Saul Bellow, Henderson the Rain King

Bellow has been hovering around the edge of my reading list for a while now. It only took the suggestion that he is an author of failure to kick it to the top. And talk about failure he does. In fact he does it so well that I'm starting to wonder if he meant it, if the whole thing wasn't a failure in itself.2 One might think that Bellow, having explored mistakes so intimately in his writing, would be aware of his own potential for making them and thereby gain some humility. But then it wouldn't be a failure would it?

Regardless, it is fascinating to watch Henderson make wrong decision after wrong decision based on his own simple understanding and certainty of the world. He believes himself smarter and wiser than he is. He believes he can help, can give the benefit of himself to the world. He wants to be a doctor, but can't seem to get the “first do no harm” part of the Hippocratic Oath. A man who wants to be a doctor to the world? Who desperately wants something to fix? Where have we seen this hubris before?

Alongside this is Bellow's use of metaphor. I found myself walking down the street, looking up and wondering: how would Bellow describe this? Would he turn the usual metaphor about the freedom and possibility of floating clouds into, “the clouds reached down to claw the earth?” I don't know. That's just what struck me now. It gets me thinking.

Thomas Harris, Red Dragon

I could criticize this book on the basis of genre—I don't like psychological thrillers, they violate my insistence on underdeterminacy in literature—but that isn't the point or why I read it. I read this because of Lewis Hyde and David Foster Wallace. Harris is a master of pacing, readability, and dialogue. Wallace respected that, saw what he was doing, and emulated it (and occasionally stole it. DFW was a fan of Hyde as well).

Most of all, I noticed that Harris' dialogue was always immaculately readable. He never suffers from the problem of confusion over who is speaking, however difficult the exchange. I could simply read a line and know, without any other textual help, who was speaking it. I would know that Jack Crawford was speaking rather than Will Graham just by the tone and attitude of the quote. And this is done without feeling stilted or unnatural. It's an incredible skill.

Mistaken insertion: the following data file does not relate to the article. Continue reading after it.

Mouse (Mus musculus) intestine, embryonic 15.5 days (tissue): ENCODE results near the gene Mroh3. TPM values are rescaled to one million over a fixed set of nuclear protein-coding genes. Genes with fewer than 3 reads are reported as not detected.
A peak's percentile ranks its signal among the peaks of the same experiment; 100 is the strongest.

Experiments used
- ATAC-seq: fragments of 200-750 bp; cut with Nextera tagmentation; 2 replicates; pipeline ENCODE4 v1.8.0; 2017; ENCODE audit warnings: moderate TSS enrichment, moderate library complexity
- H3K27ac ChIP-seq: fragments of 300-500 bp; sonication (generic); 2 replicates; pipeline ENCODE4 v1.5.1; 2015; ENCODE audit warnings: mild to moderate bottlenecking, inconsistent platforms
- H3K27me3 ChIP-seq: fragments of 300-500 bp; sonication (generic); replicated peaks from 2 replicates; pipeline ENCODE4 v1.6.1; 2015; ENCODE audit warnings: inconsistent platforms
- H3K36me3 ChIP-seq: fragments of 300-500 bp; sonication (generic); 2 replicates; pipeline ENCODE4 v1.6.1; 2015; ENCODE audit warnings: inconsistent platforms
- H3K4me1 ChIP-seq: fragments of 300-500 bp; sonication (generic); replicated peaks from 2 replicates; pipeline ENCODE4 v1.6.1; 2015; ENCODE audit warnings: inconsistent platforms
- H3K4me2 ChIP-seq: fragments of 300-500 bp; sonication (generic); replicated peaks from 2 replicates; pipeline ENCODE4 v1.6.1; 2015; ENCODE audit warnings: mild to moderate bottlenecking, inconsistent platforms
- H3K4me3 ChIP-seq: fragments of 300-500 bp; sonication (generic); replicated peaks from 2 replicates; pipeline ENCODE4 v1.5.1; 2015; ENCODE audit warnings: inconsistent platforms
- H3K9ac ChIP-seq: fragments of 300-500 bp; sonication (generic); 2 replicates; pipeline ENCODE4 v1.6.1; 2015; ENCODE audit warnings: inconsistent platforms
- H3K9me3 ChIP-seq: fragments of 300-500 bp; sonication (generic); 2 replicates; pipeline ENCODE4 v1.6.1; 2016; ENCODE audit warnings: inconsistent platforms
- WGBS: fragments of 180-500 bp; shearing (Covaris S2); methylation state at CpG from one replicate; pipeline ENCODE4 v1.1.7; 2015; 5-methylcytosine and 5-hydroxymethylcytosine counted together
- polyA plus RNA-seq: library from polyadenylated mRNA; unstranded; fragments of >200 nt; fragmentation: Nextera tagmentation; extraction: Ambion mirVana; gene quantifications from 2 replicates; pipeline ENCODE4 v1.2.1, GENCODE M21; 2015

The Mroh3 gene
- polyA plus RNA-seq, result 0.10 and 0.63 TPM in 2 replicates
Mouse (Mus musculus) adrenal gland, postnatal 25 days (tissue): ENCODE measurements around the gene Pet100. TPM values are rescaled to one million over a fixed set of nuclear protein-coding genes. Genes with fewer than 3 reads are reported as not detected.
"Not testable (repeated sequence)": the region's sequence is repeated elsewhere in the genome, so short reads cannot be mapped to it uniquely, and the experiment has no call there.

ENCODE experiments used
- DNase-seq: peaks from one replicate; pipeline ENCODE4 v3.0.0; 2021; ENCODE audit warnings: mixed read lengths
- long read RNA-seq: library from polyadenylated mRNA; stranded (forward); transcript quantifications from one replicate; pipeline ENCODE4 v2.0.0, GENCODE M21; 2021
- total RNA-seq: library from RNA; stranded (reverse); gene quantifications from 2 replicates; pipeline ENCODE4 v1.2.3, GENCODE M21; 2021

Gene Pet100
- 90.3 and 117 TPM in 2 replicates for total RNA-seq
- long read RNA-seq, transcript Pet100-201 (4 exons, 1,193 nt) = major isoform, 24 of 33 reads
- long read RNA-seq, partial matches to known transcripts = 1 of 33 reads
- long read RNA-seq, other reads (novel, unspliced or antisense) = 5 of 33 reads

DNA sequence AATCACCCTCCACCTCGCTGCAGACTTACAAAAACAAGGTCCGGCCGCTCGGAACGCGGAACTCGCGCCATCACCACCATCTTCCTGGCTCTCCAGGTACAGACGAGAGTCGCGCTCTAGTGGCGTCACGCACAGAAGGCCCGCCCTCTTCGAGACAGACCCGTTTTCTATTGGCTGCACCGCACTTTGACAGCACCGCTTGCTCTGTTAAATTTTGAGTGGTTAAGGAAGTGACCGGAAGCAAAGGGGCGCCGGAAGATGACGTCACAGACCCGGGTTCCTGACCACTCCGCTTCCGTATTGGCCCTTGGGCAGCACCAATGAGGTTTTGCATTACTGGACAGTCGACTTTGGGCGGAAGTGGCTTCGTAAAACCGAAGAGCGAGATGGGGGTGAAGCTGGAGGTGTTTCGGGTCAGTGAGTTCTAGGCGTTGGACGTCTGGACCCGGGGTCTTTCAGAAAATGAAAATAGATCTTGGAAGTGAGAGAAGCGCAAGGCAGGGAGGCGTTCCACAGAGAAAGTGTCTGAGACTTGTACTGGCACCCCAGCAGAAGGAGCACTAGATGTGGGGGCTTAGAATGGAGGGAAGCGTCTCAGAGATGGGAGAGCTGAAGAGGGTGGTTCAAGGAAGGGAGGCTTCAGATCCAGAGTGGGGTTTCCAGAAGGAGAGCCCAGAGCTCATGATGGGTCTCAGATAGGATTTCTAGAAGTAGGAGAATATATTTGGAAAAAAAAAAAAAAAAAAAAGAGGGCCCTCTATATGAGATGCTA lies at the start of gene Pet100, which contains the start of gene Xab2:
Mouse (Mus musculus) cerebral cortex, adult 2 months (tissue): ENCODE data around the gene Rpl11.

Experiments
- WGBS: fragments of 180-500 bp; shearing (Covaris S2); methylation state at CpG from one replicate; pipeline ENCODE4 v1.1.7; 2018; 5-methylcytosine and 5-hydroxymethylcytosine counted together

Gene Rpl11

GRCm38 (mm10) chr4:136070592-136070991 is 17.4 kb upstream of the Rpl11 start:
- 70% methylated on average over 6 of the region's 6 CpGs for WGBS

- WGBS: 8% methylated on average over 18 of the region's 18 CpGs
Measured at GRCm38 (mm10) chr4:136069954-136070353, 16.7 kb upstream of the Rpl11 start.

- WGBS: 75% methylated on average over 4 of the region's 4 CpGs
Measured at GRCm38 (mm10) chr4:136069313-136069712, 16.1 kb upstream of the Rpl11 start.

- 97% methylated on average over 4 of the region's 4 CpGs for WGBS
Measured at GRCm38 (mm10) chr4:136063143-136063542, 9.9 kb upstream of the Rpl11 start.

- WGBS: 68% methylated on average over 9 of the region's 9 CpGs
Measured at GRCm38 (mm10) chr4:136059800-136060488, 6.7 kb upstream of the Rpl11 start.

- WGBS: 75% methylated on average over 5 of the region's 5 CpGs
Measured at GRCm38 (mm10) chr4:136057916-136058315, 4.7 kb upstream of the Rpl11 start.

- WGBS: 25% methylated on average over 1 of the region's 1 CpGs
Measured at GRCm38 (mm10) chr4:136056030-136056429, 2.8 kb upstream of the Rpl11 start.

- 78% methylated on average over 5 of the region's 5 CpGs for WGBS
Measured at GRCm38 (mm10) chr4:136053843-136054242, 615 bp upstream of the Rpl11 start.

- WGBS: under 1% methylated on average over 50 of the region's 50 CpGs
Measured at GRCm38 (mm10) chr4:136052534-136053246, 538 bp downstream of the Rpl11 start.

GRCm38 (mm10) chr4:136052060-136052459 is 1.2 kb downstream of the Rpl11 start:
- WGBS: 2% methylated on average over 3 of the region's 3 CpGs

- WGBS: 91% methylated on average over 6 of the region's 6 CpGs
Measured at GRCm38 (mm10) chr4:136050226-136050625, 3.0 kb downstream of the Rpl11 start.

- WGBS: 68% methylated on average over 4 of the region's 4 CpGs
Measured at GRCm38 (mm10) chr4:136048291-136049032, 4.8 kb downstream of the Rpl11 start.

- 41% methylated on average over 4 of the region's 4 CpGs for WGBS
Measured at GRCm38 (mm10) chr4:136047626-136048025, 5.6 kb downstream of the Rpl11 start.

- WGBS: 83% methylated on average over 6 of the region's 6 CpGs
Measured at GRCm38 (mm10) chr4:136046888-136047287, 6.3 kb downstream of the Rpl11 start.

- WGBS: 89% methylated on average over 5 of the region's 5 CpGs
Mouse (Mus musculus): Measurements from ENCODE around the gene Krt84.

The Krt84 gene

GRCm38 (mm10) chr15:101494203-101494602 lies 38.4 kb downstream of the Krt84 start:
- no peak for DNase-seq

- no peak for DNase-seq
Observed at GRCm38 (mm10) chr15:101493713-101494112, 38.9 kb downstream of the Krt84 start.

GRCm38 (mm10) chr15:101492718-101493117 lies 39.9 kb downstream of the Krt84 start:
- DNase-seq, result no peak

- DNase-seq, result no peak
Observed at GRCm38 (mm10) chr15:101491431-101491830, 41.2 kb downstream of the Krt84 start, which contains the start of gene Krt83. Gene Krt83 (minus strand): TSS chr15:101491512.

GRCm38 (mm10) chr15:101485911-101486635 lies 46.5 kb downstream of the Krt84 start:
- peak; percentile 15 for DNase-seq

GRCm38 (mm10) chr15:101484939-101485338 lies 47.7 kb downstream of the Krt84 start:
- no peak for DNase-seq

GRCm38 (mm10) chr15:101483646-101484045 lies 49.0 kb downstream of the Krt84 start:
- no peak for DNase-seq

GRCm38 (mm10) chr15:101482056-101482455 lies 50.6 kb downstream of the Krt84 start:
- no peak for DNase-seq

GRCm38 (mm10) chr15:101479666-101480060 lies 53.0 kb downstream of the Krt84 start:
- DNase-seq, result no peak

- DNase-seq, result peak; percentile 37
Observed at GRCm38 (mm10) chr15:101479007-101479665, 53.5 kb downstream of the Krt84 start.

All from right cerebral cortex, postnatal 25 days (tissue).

Harper Lee, To Kill a Mockingbird

I like literature. One of the reasons I like it is that it offers up multiple interpretations and spurs conversations about, well, anything and everything. The reason I point this out is that it would be really easy to make this novel into a morality tale; most readers do and most criticisms of the novel assume that it is so. But I think there's more going on. There are two things I'd like to keep in mind here. First the story is from the point of view of a young girl, a young girl who adores her father and thinks that he can do no wrong. I think most of us are like that in our childhoods, assuming that our parents are smarter, stronger, and more moral than anyone else. In my opinion this novel is the story of how Scout finds out that her father isn't the divine being she thinks he is. This leads to my second point: this is a story about how Atticus fails.

There are three values that seem to drive Atticus: the rule of law, the innate goodness of people, and non-interference in others' business. But these three values3 are bound to come into conflict and he is bound to fail. Atticus fails in the courtroom (note that Scout does not understand what is going on, in spite of her protests to the contrary). Atticus fails to be the head of his household; he lets his sister dictate what is right for Scout. And perhaps most tellingly, Atticus' values fail in the last scene of the novel; his faith in the rule of law and the goodness of other people is challenged by the events of the night. Ultimately he ends up compromising his values in order to keep the peace.

While I have not read, or read much about, Go Set a Watchman, I don't think we should be surprised by what an adult Jean Louise reveals about Atticus. Remember, the trial and verdict, while important to the story, are not its conclusion, rather it is the reminder that it is a sin to kill a mockingbird. Think about how robust—or more to the point, how weak—Atticus' values are, especially given their time and place. What do they entail? What do they allow?

1 For the most amazing example of this I recommend Jonathan Lethem's “The Ecstasy of Influence,” which I first read on the toilet.

2 I know that one of my favorite authors, Ray Bradbury, completely misunderstands himself. Many claim his worst work as his best (Farenheit 451 is awful. Sorry). Bradbury doesn't write about the oppression of totalitarian governments, he writes about the soft oppression of culture, even if he can't see it.

3 You could probably generate an I Robot like series of stores based on these three values, or really any list of values.    


Chelsea said...

If you do decide to read something about Go Set a Watchman, have it be this:

Peter said...

In your whole article I liked "Harper Lee, To Kill a Mockingbird" much. But other also nice.